Basic Principle and Methodology of Distillation Under Reduced Pressure and Steam Distillation : Pharmaceutical Guidelines -->

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Basic Principle and Methodology of Distillation Under Reduced Pressure and Steam Distillation

Water's boiling point increases when the external pressure is increased, while its boiling point decreases when the external pressure is decreased.

Distillation Under Reduced Pressure


Water's boiling point increases when the external pressure is increased, while its boiling point decreases when the external pressure is decreased. The freeze-drying process makes use of this principle. Because their boiling points are so high, many compounds are not able to be distilled at atmospheric pressure. The compounds decompose at average boiling points. The boiling point of some of these materials can be reduced significantly by distilling them under reduced pressure, since the required temperature to boil the liquid can be lowered accordingly. If you reduce the external pressure by halving the boiling point by 10 °C. You can either raise the temperature of a liquid or decrease the pressure of a liquid to make it vaporize. As a result of the reduced pressure inside the distillation column, vacuum distillation is also known as vacuum distillation.

With vacuum distillation, the pressure inside the distillation column remains constant in order to lower the temperature necessary to vaporize the liquid. Heat-sensitive products, low-viscosity liquids, and fluids that foam or foul are the best candidates for this distillation method. Vacuum distillation involves the addition of vacuum pumps to the distillation system, allowing the column pressure to be reduced below atmospheric pressure. See the figure below for an example. Separation depends on the relative volatility of the materials at a given temperature and pressure, which requires careful pressure control. Separation can be negatively affected by changes in relative volatility.

As a result of this distillation technique, boiling is caused by the vapour pressure of a liquid exceeding the ambient pressure. Regardless of whether the mixture is heated or not during vacuum distillation, boiling occurs.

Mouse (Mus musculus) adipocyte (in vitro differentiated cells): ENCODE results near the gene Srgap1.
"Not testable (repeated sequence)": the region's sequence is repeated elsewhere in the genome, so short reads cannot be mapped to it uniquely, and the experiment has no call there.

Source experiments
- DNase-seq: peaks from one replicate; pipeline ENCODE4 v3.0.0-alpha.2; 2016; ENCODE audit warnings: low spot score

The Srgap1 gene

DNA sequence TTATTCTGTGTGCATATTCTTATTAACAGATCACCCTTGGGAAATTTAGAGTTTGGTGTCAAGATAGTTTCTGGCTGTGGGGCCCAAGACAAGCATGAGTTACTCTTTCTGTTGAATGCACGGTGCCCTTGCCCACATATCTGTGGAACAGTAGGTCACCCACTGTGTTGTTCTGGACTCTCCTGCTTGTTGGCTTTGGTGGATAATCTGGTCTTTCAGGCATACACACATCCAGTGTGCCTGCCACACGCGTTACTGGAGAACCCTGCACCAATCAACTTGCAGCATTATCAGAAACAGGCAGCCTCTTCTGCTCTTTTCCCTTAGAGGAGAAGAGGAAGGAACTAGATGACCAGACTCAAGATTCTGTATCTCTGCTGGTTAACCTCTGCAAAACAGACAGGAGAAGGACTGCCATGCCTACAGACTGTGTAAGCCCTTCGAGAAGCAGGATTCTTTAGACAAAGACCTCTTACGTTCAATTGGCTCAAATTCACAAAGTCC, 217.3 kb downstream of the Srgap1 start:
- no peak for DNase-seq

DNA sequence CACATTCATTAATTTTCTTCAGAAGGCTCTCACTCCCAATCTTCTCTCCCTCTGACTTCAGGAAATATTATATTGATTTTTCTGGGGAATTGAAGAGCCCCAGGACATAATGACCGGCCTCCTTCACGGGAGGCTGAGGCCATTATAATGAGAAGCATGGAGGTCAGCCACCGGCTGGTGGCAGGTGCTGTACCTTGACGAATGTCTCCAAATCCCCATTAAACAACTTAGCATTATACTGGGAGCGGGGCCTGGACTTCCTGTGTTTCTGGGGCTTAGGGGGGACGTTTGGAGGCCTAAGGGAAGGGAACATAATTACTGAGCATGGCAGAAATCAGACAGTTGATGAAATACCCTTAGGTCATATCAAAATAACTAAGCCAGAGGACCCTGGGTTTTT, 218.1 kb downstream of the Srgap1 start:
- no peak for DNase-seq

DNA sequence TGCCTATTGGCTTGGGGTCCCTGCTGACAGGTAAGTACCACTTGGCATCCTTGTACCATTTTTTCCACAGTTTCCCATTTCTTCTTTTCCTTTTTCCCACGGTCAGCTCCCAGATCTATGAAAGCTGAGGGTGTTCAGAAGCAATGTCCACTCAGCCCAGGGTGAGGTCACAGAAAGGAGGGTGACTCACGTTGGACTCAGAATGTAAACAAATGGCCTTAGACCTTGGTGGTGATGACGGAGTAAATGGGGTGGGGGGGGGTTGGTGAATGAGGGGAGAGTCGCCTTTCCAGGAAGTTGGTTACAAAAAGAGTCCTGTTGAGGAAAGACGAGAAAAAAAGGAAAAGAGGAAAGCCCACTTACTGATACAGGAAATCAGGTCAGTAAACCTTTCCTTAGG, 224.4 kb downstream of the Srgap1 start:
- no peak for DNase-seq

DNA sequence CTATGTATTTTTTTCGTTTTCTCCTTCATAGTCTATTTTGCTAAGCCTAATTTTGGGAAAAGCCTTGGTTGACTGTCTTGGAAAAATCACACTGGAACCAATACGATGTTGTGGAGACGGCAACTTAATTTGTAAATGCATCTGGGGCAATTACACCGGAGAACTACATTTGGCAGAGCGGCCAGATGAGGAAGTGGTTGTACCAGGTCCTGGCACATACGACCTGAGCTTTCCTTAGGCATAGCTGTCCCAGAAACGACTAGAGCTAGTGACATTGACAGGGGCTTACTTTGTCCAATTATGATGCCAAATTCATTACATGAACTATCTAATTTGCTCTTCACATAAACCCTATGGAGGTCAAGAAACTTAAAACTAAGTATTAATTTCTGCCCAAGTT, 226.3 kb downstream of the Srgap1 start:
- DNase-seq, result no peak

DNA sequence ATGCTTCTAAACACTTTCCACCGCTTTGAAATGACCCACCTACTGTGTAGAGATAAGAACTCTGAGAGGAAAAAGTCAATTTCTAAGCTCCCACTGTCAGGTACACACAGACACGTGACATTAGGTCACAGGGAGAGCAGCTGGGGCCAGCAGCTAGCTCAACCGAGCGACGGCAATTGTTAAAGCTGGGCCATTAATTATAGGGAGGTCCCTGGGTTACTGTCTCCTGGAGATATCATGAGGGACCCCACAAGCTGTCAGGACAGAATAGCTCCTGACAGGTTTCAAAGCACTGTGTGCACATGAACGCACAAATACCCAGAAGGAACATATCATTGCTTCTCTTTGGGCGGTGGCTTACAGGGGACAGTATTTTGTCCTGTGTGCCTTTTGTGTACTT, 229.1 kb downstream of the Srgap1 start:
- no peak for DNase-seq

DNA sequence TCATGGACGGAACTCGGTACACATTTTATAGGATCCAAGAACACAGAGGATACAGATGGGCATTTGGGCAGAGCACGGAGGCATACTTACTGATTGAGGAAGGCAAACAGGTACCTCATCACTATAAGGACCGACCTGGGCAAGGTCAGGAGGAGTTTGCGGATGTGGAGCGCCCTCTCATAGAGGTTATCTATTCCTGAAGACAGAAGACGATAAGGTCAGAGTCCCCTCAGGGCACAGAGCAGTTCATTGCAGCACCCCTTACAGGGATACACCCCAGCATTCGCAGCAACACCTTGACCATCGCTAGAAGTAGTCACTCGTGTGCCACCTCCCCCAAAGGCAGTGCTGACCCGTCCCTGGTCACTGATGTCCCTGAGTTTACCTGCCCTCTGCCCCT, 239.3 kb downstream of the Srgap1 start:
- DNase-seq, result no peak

Distillation unit with vacuum consists of a distillation column, distillate condenser, and reboiler. To maintain a vacuum in distillation columns, vacuum pumps and regulators are used. By using these vacuum distillation columns, it is possible to distill many mixtures at temperatures that are much more economical.

Low-temperature distillation is also known as vacuum distillation. A distilled product, a purified product, or a remaining product can be the result of this distillation. Depending on what product is being distilled, the vacuum pressure involved in distillation may vary. Vacuum distillations of volatile substances such as those used in oil refineries, for instance, are likely to operate at higher pressures than 1 Torr, perhaps at 20-50 mmHg.

Steam Distillation


In steam distillation, miscible liquids are separated according to their volatilities. It is because of the low boiling point of these products that the constituents can easily vaporize. Different liquids exert different vapor pressures based on their specific temperatures. Natural products boil when they exceed atmospheric pressure, so the boiling point of the liquids occurs when that pressure exceeds that of the liquid. This causes the vapour pressure to increase overall.


Water is poured into the steam can. A small quantity of water is added to the non-aqueous liquid in a flask. The flask is then heated slightly. This causes steam to bubble up in the contents. Steam is mixed with vapors of the compound in the condenser, where they escape. It is an aqueous and non-aqueous liquid mixture that can be separated.

In this case, the bottom of the still is perforated or mesh. Water is boiled below the mesh to produce steam. Steam passes through the mesh, over which the materials are packed to be extracted. Once the vapour containing the oil has passed through the condenser, it is then condensed. A Florentine receiver collects the distillate. Oil and water are separated in Florence receivers based on their densities. Water can be recycled again without losing any volatile oil to the aqueous phase.

There are two types of Florida Receiver: Type-I is designed to separate heavy oils from lighter oils. Oil heavier than water is separated by Type-II. With Type-I receivers, oil is collected from the bottom of the vessel while water is collected from the top of the vessel. Type II receiver has a bottom siphon, which works when filling with water, whereas the top tap allows oil to flow out.
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Ankur Choudhary is India's first professional pharmaceutical blogger, author and founder of Pharmaceutical Guidelines, a widely-read pharmaceutical blog since 2008. Sign-up for the free email updates for your daily dose of pharmaceutical tips.
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